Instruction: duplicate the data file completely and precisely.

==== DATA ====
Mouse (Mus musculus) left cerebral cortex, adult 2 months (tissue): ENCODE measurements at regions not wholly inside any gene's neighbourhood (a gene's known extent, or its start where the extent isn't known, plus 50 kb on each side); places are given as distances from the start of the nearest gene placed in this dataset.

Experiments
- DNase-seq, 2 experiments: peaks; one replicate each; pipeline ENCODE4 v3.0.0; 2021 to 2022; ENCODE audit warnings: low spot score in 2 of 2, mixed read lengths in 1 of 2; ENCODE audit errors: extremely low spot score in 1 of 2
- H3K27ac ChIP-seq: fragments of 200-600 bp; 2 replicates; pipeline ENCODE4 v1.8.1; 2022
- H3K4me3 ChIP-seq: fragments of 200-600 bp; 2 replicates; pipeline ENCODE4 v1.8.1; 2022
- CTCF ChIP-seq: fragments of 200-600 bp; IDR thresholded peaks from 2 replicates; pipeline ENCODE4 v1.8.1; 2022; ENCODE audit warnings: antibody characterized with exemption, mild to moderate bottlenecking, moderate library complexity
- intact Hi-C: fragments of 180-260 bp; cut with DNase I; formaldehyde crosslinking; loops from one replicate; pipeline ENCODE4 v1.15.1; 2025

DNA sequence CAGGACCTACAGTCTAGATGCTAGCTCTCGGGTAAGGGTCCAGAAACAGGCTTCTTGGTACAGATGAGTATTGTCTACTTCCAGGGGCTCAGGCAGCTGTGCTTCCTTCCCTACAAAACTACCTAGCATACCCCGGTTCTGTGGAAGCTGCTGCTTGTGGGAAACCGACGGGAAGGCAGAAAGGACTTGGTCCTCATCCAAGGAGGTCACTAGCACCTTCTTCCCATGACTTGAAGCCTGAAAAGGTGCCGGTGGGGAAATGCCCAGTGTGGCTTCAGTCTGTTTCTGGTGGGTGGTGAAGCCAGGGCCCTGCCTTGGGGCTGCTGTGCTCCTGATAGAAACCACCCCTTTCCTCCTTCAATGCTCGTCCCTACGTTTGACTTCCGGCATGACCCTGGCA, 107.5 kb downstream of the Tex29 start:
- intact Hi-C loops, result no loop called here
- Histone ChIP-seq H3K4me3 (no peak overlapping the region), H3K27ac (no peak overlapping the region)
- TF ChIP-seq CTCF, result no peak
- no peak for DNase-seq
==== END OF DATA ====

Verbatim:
Mouse (Mus musculus) left cerebral cortex, adult 2 months (tissue): ENCODE measurements at regions not wholly inside any gene's neighbourhood (a gene's known extent, or its start where the extent isn't known, plus 50 kb on each side); places are given as distances from the start of the nearest gene placed in this dataset.

Experiments
- DNase-seq, 2 experiments: peaks; one replicate each; pipeline ENCODE4 v3.0.0; 2021 to 2022; ENCODE audit warnings: low spot score in 2 of 2, mixed read lengths in 1 of 2; ENCODE audit errors: extremely low spot score in 1 of 2
- H3K27ac ChIP-seq: fragments of 200-600 bp; 2 replicates; pipeline ENCODE4 v1.8.1; 2022
- H3K4me3 ChIP-seq: fragments of 200-600 bp; 2 replicates; pipeline ENCODE4 v1.8.1; 2022
- CTCF ChIP-seq: fragments of 200-600 bp; IDR thresholded peaks from 2 replicates; pipeline ENCODE4 v1.8.1; 2022; ENCODE audit warnings: antibody characterized with exemption, mild to moderate bottlenecking, moderate library complexity
- intact Hi-C: fragments of 180-260 bp; cut with DNase I; formaldehyde crosslinking; loops from one replicate; pipeline ENCODE4 v1.15.1; 2025

DNA sequence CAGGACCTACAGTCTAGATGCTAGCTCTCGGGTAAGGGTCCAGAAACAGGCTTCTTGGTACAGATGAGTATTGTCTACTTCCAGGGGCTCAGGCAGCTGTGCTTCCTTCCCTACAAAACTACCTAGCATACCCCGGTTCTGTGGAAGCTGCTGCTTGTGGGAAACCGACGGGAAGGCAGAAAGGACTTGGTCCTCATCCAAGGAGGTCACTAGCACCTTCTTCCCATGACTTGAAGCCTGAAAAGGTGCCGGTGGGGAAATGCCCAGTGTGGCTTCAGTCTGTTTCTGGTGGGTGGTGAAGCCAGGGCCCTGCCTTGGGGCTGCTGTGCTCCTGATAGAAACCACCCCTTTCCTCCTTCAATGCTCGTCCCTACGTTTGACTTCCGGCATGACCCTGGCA, 107.5 kb downstream of the Tex29 start:
- intact Hi-C loops, result no loop called here
- Histone ChIP-seq H3K4me3 (no peak overlapping the region), H3K27ac (no peak overlapping the region)
- TF ChIP-seq CTCF, result no peak
- no peak for DNase-seq